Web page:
Thinking about starting a brand ambassador program? This is so exciting! And you’ve definitely come to the right place, especially if you’re a little wary. Are you worried about whether or not ambassador marketing would even work for your brand? Concerned that you may not have enough people to join? Let us assuage your fears.
First, the good news - we believe that ambassador marketing on some scale can work pretty well for any brand. After all, at its core, ambassador marketing is simply offering rewards to your most loyal customers and fans for spreading the word about your brand. If you have even one loyal customer who's willing to do this for you, then technically, you have a brand ambassador.
Now the still-good-but-trickier-news. For ambassador marketing to make a significant difference in your brand, you need to build a community of ambassadors who are always ready to help you with campaigns.
Obviously, this can be an intimidating process to plan. What if you plan everything you need for a brand ambassador program, and no one joins? Awkward…
Thankfully, there are numerous ways to gauge interest and see if your community of customers, followers, and fans are ready and willing to rally behind you to form a successful brand ambassador community. In our experience, we recommend having a social media following of at least 5-10k followers minimum before you start thinking about an ambassador program.
Today, we'll be looking at ways to find out if your community is ready to band together and create an outstanding brand ambassador program.
5 Ways to See if Your Brand Community is Ready to Become Ambassadors
1. Use Your Existing Newsletter
Do you have a newsletter or other email list set up for your business? If so, this is the best place to start. You've already got a list of people who are interested enough in your brand to accept regular communications! Why not use those communications to see if they'd be interested in joining an ambassador community?
Whether you add a small link that subscribers can click to register their interest, or you have them fill out a form, using your existing email list is the perfect way to drum up interest and figure out who is keen on participating.
2. Get Direct Customer Input
This is like the online equivalent of that cashier who asks you if you want to sign up for a points program every time you buy your groceries. If you're looking to hit customers directly, adding a simple checkbox on your brand's checkout page can work wonders.
Not only are you giving shoppers the chance to opt-in to your future brand ambassador program, but you're ensuring that the people opting in are genuine customers who have hands-on experience with your brand. This weeds out anyone saying yes simply because the word “freebie” piqued their interest.
3. Create a Landing Page
Your homepage is prime real estate for anything you want to promote. Many brands that offer ambassador programs have a link on their homepage that leads to more information. Even if you’re just in the research and discovery phase, you can link to a landing page to offer a more in-depth explanation of what being an ambassador for your brand would entail once the program is up and running.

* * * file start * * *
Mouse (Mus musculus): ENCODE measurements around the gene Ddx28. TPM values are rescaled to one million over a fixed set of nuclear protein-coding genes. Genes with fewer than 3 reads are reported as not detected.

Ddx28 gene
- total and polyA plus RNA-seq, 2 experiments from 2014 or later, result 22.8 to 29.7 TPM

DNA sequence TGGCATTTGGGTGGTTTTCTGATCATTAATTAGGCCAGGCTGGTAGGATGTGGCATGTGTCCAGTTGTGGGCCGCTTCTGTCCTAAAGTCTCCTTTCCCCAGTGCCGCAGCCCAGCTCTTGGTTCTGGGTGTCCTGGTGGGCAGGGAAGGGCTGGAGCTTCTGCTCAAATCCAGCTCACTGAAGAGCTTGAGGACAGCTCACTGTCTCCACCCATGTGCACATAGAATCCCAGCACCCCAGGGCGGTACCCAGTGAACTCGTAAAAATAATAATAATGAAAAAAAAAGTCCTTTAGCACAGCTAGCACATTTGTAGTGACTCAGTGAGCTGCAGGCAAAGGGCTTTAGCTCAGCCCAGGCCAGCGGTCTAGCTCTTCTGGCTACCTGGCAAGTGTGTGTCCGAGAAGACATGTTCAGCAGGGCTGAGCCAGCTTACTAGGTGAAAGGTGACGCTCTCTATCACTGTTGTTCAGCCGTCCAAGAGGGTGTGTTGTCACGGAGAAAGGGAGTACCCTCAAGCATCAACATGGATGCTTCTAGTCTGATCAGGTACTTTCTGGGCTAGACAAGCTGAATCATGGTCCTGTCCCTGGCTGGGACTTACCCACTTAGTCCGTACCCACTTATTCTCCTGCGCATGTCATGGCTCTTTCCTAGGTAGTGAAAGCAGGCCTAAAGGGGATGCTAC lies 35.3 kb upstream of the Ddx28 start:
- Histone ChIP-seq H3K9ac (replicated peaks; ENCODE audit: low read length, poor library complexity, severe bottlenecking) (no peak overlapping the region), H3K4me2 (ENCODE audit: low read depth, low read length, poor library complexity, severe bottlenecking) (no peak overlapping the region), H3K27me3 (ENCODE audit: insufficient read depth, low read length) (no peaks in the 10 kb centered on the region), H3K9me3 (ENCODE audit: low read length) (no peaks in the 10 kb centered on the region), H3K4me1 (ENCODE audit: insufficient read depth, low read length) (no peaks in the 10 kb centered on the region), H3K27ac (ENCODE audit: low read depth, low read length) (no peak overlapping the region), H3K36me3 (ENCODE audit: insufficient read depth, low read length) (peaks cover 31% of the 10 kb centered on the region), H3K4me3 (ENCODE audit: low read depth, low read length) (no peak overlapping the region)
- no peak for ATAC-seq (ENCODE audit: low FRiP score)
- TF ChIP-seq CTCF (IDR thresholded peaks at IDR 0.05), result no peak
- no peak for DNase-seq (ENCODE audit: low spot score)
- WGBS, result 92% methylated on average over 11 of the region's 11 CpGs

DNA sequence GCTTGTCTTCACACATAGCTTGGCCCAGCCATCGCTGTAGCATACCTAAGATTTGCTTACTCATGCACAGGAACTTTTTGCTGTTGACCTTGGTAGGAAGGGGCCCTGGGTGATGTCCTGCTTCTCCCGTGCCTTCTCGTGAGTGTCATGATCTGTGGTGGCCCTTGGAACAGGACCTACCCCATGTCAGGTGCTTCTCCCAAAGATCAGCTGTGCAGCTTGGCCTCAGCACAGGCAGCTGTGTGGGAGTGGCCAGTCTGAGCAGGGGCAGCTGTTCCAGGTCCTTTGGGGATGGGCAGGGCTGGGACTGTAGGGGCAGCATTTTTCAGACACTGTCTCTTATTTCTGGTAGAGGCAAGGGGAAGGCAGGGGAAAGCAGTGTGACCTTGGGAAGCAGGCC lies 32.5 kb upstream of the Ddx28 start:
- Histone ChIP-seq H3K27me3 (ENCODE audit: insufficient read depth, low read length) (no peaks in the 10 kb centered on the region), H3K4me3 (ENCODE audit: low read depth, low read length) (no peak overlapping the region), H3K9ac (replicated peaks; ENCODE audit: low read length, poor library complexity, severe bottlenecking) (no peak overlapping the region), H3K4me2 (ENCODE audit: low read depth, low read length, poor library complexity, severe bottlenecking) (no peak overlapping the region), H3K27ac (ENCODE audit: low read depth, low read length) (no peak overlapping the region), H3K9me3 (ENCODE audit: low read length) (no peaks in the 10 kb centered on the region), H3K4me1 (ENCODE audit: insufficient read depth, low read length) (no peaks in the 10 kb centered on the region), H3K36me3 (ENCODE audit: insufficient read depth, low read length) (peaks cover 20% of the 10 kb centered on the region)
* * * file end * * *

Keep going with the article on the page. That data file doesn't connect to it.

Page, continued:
To avoid confusion, make sure it's clearly highlighted on the page that the program isn't live yet. But give interested customers, followers, and fans the opportunity to provide you with their contact information so that you can keep them informed about any super special updates.
A landing page is a great place to set expectations for ambassadors and provide a sneak peek into the types of rewards ambassadors could receive. How you collect information from interested participants is up to you. You could make it a full form with details on age, social media accounts, how often the participant purchases from your brand, location, gender, etc., or as simple as having them input their email.
A form may be more effective if you have a very specific type of ambassador in mind. It would allow you to see how many people who are interested meet your criteria. If your brand is open to having all kinds of brand ambassadors, then a simple email input may be sufficient at this stage.
4. Create a Social Media Group
Who doesn’t want to feel like they’re part of an exclusive club? Creating a mini-hub where you can update your interested ambassadors is a great way to centralise communication and keep everyone in the loop.
In the same way, users join might join a digital marketing Facebook group to share resources and ask questions with a like-mind community if they're interested in the topic, you can create a group on Facebook, Discord or Slack to allow your community to connect, share ideas and engage with your brand.
These private groups are fantastic for quick communication. You can get feedback on your ideas, ask your ambassadors to share their ideas, and encourage interaction and camaraderie through comments. Because it's such an interactive method of communication, ambassadors begin to feel like they're part of a true community.